Wednesday, 3 September 2014
Safety features vital for market competitiveness
DESIGN excellence and advanced engineering achievements in automotive developments are nothing without the adequate incorporation of safety features in the vehicles being produced.
Automotive safety has since evolved from the early simple seat belts to intelligent high-technology gadgets that are able to assist drivers in avoiding serious or fatal accidents.
Continuous innovations on safety systems and controls have contributed to significant reduction in fatalities and severe injuries worldwide.
Understanding vehicle safety features is crucial for a driver and his passengers.
More importantly, the buyer’s comprehension of the safety technologies the vehicle offers can be a priority in the marque and model selection when purchasing new vehicles.
Safety features in vehicles fall into two categories, namely “active” and “passive”.
Active safety systems are installed in vehicles to assist the driver to avoid an accident, while passive systems are provided for in the vehicle to protect the driver and passengers in the event of a collision.
Awareness of the safety features and their functions are important to eliminate human error and ensure safe driving practices.
Most of the active safety features are electronically controlled, such as stability control, brake assist and traction control.
The systems are manufacturer-designated, such as BMW for its electronic stability programme, and the anti-lock braking system by most manufacturers.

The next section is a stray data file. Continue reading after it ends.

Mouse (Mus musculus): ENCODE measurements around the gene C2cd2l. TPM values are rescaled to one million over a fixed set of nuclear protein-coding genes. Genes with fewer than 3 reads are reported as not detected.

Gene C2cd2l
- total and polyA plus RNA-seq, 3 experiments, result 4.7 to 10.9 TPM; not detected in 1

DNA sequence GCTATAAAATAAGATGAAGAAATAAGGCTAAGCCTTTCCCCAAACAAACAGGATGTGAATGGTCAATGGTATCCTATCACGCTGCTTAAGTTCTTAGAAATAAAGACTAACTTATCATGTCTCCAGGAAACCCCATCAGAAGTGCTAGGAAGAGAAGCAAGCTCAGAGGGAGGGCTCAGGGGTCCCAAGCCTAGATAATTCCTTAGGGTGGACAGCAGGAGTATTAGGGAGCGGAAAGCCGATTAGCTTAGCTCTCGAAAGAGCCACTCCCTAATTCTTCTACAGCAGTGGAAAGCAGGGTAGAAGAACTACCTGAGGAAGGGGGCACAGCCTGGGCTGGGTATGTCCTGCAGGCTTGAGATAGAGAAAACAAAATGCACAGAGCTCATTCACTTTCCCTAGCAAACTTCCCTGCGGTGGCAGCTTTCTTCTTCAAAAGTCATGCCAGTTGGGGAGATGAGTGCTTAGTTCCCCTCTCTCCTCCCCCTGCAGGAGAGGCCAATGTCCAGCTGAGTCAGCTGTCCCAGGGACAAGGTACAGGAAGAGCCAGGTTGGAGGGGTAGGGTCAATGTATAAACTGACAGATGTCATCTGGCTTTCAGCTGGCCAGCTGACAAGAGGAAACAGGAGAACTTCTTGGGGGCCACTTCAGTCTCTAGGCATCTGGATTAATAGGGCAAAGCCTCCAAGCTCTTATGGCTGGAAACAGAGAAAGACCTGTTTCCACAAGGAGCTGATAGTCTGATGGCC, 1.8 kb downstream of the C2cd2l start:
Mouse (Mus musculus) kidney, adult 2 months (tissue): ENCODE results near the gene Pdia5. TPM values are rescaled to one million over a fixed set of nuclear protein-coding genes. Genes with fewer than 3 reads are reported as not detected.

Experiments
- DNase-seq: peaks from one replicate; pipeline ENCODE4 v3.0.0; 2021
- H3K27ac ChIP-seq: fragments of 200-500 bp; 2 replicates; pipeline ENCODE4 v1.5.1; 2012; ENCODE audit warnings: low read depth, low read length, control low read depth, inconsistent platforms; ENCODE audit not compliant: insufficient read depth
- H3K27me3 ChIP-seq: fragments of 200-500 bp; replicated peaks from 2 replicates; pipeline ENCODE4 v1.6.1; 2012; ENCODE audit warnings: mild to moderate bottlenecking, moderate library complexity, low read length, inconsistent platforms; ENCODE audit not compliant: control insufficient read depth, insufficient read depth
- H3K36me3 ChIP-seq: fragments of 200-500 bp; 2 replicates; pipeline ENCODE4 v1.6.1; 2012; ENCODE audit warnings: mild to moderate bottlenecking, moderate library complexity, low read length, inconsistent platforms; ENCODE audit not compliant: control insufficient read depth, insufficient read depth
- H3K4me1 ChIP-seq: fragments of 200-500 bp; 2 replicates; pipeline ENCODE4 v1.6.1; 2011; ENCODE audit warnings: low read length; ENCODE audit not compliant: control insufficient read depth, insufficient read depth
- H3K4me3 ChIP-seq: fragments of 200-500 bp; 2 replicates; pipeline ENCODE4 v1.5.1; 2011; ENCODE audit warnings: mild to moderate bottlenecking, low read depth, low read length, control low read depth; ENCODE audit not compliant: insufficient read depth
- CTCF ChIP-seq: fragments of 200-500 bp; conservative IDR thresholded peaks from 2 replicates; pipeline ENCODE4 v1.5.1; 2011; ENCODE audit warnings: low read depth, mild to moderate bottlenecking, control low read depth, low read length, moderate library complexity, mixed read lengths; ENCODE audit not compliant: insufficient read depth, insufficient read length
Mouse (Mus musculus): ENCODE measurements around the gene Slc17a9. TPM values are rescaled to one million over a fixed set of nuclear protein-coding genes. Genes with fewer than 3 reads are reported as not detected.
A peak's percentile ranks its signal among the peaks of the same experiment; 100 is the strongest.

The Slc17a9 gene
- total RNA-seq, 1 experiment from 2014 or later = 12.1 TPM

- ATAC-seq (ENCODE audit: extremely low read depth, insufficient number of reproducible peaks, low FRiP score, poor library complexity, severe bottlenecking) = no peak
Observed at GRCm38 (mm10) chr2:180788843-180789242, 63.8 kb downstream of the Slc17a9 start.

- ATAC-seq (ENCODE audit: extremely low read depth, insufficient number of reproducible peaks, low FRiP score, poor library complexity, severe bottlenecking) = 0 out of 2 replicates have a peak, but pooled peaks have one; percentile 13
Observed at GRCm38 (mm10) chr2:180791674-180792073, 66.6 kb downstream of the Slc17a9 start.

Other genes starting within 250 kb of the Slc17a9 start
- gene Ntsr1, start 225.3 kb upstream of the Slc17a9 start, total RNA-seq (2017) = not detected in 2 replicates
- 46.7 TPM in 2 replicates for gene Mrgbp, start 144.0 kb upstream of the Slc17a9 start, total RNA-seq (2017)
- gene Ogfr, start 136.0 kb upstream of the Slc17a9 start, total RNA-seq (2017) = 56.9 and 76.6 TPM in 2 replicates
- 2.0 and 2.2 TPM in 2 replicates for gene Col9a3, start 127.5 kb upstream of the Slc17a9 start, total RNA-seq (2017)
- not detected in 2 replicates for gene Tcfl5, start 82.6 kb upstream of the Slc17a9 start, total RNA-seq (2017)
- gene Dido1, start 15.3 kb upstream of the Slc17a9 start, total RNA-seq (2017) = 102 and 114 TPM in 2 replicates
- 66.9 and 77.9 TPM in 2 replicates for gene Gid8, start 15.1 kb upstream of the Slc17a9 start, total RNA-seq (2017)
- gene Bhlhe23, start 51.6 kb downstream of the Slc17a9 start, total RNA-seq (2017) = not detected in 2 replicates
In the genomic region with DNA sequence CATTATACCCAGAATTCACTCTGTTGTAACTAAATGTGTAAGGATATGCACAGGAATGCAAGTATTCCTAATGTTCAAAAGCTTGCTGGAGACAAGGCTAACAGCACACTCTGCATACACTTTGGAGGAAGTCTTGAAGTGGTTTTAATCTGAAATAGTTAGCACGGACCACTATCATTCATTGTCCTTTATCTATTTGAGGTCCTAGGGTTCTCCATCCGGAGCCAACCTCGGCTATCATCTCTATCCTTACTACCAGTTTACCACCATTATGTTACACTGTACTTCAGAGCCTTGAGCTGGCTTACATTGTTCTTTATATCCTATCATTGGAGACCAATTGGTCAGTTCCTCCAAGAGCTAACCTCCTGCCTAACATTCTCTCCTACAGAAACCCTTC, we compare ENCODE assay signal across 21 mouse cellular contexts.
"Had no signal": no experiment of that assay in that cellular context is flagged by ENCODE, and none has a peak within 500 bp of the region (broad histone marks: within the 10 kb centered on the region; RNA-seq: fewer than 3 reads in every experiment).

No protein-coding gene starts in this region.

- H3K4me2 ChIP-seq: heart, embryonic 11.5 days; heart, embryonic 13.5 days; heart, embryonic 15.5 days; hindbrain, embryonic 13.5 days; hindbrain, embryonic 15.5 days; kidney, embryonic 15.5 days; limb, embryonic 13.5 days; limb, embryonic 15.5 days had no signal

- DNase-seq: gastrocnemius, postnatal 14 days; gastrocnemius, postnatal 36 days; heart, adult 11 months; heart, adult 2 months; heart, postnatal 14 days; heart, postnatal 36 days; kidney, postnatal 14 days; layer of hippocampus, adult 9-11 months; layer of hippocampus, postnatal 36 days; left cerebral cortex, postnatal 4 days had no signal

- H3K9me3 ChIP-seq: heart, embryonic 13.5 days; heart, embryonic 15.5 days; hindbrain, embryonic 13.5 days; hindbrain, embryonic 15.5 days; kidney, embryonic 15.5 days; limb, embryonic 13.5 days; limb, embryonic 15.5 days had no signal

In addition, adaptive headlights, parking sensors and adaptive cruise control are installed in many latest models.
Recent introductions of active safety innovative technologies and gadgets include forward collision warning, lane departure warning, front pedestrian impact mitigation braking, dynamic brake support and crash imminent braking.
The automatic crash notification is another innovation that notifies emergency respondents in the event of an accident and provides them with the location of the mishap.
Passive safety systems, on the other hand, are only activated in the event of an accident.
Airbags and headrest are features that protect the vehicle users’ body.
A warning light that appears should the driver not wear his seat belt is a passive feature that is familiar to vehicle users.
Physical structure of the vehicle itself can be a passive feature, where the monocoque design is able to protect the occupants from injuries during a collision.
Incorporating safety features in vehicle design and development is a challenging feat.
While customers’ preference may be centered on the sales price, the prescribed safety features and systems in the vehicle are enticing attributes.
Appropriate balancing decision between sales price and cost of manufacture is, therefore, crucial.
As the nation is moving forward towards becoming an energy-efficient vehicle (EEV) producer, the ability by local designers and engineers to design and develop advanced vehicle safety features is desirable. Coupled with the ability to manufacture at a more competitive cost, Malaysian EEVs will stand to compete in the marketplace.
This article commemorates the launching of an automotive safety exhibition from tomorrow to Sunday at Matrade, a collaborative effort between the Malaysia Automotive Institute (MAI) and Lafarge Malaysia Bhd.
The exhibition is organised to fulfill MAI’s corporate social responsibility, and is in line with the National Automotive Policy 2014 thrust on “Safety, Security and Environment” aimed at promoting safety within the automotive and logistics sector.
The NST Truck of the Year Award will also be featured at this event.
MAI foresees that the exhibition will be the ideal platform for future promotion on safety and health within the automotive sector.